March 18, 2019 by middleearthnj
As if the college application process wasn’t stressful enough, news broke out last week about a $25 million college admissions cheating scheme. The alleged scam aimed to get students admitted to elite universities as recruited athletes, even if they didn’t play sports, and help students cheat on or outsource their standardized college exams. Parents spent thousands, and sometimes millions, of dollars to ensure their children received guaranteed admission to their school of choice.
This scandal has ignited a national discussion about how wealth and privilege impact the college admissions process. But in addition, the scandal perhaps begs a different question. Are these prestigious colleges really worth it?
There have been numerous studies that demonstrate that attending an elite university does not inherently lead to more success, happiness, or better opportunities. Nowadays, whether you go to college definitely impacts your employment options. But where you go to college does not appear to be as important and matters far less than your academic performance and the skills you can show employers. Here are some research results:
In 1999, economists Alan Krueger and Stacy Berg Dale published a study that compared the earnings of graduates of elite colleges with those of “moderately selective” schools. The latter group was composed of people who had been admitted to an elite college but chose to attend a less prestigious school. The economists found that the earnings of the two groups 20 years after graduation differed little or not at all. A larger follow-up study, released in 2011 and covering 19,000 college graduates, reached a similar conclusion: job outcomes were unaffected in terms of earnings.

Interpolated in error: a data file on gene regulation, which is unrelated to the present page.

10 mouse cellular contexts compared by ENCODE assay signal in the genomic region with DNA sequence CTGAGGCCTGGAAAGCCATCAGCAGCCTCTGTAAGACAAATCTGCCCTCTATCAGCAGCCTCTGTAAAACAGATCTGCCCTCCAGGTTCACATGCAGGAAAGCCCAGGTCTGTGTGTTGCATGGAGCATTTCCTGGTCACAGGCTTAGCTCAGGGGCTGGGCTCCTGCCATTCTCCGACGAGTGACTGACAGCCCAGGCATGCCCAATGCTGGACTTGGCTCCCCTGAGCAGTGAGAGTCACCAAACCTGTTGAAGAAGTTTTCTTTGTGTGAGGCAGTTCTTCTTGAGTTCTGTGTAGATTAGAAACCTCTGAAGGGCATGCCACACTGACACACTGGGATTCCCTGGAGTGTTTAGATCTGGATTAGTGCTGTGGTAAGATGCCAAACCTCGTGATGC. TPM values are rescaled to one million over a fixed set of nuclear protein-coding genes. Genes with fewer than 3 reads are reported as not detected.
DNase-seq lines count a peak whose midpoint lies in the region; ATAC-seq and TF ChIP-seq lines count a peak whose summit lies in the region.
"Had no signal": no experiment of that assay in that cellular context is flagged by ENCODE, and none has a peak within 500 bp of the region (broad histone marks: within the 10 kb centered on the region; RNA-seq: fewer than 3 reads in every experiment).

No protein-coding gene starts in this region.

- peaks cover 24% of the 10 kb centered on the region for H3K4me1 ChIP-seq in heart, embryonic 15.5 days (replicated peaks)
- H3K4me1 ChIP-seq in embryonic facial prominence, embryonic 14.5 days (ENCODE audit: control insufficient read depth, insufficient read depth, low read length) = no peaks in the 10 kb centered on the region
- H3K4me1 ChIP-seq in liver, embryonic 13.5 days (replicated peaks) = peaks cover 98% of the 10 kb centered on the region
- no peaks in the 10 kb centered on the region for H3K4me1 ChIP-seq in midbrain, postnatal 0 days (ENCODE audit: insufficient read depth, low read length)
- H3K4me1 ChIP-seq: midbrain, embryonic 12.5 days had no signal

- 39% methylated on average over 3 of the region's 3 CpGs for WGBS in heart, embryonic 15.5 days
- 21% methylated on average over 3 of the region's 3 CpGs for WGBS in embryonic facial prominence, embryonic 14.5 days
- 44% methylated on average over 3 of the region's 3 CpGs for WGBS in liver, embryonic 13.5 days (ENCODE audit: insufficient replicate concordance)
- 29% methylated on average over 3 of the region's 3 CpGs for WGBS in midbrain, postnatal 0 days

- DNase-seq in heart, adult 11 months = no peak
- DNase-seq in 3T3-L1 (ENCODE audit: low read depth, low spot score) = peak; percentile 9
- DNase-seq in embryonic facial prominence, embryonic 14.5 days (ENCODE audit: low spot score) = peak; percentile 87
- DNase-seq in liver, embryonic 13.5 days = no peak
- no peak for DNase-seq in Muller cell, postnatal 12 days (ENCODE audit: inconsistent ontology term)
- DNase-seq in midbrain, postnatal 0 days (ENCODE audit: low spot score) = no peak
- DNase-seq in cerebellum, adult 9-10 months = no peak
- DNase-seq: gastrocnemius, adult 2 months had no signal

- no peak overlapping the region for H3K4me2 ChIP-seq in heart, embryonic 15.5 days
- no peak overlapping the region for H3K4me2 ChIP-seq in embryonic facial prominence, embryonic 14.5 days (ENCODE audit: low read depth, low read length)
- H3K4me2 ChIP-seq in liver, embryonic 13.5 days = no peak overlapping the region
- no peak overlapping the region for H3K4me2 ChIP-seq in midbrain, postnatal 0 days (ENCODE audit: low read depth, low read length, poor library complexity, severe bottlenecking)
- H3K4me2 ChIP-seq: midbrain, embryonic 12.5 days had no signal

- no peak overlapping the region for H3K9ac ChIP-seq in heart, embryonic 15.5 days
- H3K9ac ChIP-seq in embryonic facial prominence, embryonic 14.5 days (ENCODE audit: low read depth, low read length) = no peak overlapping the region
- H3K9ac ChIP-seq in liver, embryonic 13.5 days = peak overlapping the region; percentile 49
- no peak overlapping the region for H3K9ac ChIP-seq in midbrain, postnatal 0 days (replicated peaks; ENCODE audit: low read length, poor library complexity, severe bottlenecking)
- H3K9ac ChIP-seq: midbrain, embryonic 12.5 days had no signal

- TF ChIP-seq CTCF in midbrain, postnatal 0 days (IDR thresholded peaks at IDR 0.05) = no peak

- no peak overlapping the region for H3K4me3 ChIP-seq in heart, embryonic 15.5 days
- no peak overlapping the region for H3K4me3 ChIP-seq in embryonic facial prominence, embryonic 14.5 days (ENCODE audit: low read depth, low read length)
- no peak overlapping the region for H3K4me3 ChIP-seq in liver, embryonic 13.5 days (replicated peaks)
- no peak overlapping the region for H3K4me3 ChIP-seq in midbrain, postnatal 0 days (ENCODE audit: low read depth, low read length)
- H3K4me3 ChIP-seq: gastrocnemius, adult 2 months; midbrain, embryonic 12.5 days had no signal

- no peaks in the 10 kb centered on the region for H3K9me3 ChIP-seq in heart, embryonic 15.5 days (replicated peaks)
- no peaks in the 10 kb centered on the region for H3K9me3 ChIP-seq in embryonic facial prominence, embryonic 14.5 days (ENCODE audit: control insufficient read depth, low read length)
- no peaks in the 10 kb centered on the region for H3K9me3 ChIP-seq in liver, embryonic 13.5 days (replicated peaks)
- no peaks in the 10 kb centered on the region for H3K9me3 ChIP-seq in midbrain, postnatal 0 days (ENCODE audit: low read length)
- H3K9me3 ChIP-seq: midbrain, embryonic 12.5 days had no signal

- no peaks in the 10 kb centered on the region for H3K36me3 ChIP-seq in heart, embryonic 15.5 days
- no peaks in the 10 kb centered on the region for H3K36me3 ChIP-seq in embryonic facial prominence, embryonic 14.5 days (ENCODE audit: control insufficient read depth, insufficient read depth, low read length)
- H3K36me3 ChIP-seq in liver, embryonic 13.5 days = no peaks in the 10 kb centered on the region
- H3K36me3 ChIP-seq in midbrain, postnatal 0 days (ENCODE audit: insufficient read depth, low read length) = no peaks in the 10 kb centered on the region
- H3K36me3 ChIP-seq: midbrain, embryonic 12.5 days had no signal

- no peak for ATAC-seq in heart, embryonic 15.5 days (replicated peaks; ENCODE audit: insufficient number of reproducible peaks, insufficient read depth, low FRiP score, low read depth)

In 2014, a Gallup-Purdue University study of college graduates showed that the type of institution they attended mattered far less than what they experienced while attending when it came to being engaged at work and experiencing high well-being after graduation.
In 2015, a study from Brigham Young University and San Diego State University compared the earnings of individuals from schools with different selectivity rankings, controlling for their majors and their level of degree attainment 10 years after they completed undergrad. The study determined that for many career paths, it just doesn’t matter where a person got his or her education.
In his book, David and Goliath, Malcolm Gladwell’s research found that, if you attend the second or third most selective and rigorous choice on your list, you are more likely to outperform your peers. Gladwell’s research indicated that, if you graduate in the top percentage of your class, you are much more likely to succeed during your career – no matter how highly ranked your school is. Conversely, if you graduate in the middle or bottom half of your class, no matter how prestigious the school, you are less likely to be successful. It is the confidence gained from working hard and succeeding that propels you into the workforce ready to take on the world. For this reason, Gladwell recommends against an elite college.
If prestige isn’t important in selecting a college, what is?
When considering where to attend college, perhaps the most important consideration is financial cost. Many prestigious universities are so expensive that students are overburdened with debt upon graduation. Experts agree that a student’s total debt at graduation should be less than the student’s starting annual salary for their career field. This should be a very important factor in determining which school to attend.
In addition, teens should consider their values when determining which university to attend. Rather than the prestige of the college, teens should think about what’s most important in life to them and use those factors to determine the right institution for them. Factors might include happiness, purpose, adventure, wealth accumulation, knowledge, creative freedom, and honor. A school’s culture and distance from family are also important considerations.
Ultimately, what a student gets out of a college is mainly determined by what they put into it. So before you worry about getting your teen into an Ivy League school, remember that what’s most important is what your teen will do, at college and in life, to keep improving their skills, to develop their character, and to remain persistent.
Although elite universities don’t seem to impact a teen’s future that much, whether or not they get a college education does. If you would like more information about the pros and cons of attending college, please read our previous blog, Is College Worth the Money?